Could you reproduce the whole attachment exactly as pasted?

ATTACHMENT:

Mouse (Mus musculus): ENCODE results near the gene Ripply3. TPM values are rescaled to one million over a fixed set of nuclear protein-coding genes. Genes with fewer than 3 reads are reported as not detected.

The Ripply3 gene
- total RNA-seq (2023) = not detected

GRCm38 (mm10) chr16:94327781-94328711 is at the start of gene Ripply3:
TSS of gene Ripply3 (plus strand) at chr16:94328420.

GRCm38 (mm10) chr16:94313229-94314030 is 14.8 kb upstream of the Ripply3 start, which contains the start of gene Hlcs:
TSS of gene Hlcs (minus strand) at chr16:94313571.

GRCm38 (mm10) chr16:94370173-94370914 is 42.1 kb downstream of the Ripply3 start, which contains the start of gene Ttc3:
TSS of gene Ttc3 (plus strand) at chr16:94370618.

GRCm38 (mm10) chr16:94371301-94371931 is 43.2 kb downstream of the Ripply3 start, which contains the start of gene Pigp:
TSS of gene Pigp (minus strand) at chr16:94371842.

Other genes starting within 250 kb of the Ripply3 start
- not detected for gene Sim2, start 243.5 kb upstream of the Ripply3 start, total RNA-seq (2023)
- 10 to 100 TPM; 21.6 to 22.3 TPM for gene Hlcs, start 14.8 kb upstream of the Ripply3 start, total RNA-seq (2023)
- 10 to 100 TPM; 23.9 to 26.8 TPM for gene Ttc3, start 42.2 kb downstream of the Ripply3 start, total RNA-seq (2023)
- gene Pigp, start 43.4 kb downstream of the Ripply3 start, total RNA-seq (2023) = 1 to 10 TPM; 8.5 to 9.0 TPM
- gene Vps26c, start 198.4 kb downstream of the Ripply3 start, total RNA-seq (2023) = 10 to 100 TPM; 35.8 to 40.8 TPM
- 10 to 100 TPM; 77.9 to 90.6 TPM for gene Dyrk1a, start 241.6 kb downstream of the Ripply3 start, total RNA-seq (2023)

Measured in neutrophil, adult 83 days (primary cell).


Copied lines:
Mouse (Mus musculus): ENCODE results near the gene Ripply3. TPM values are rescaled to one million over a fixed set of nuclear protein-coding genes. Genes with fewer than 3 reads are reported as not detected.

The Ripply3 gene
- total RNA-seq (2023) = not detected

GRCm38 (mm10) chr16:94327781-94328711 is at the start of gene Ripply3:
TSS of gene Ripply3 (plus strand) at chr16:94328420.

GRCm38 (mm10) chr16:94313229-94314030 is 14.8 kb upstream of the Ripply3 start, which contains the start of gene Hlcs:
TSS of gene Hlcs (minus strand) at chr16:94313571.

GRCm38 (mm10) chr16:94370173-94370914 is 42.1 kb downstream of the Ripply3 start, which contains the start of gene Ttc3:
TSS of gene Ttc3 (plus strand) at chr16:94370618.

GRCm38 (mm10) chr16:94371301-94371931 is 43.2 kb downstream of the Ripply3 start, which contains the start of gene Pigp:
TSS of gene Pigp (minus strand) at chr16:94371842.

Other genes starting within 250 kb of the Ripply3 start
- not detected for gene Sim2, start 243.5 kb upstream of the Ripply3 start, total RNA-seq (2023)
- 10 to 100 TPM; 21.6 to 22.3 TPM for gene Hlcs, start 14.8 kb upstream of the Ripply3 start, total RNA-seq (2023)
- 10 to 100 TPM; 23.9 to 26.8 TPM for gene Ttc3, start 42.2 kb downstream of the Ripply3 start, total RNA-seq (2023)
- gene Pigp, start 43.4 kb downstream of the Ripply3 start, total RNA-seq (2023) = 1 to 10 TPM; 8.5 to 9.0 TPM
- gene Vps26c, start 198.4 kb downstream of the Ripply3 start, total RNA-seq (2023) = 10 to 100 TPM; 35.8 to 40.8 TPM
- 10 to 100 TPM; 77.9 to 90.6 TPM for gene Dyrk1a, start 241.6 kb downstream of the Ripply3 start, total RNA-seq (2023)

Measured in neutrophil, adult 83 days (primary cell).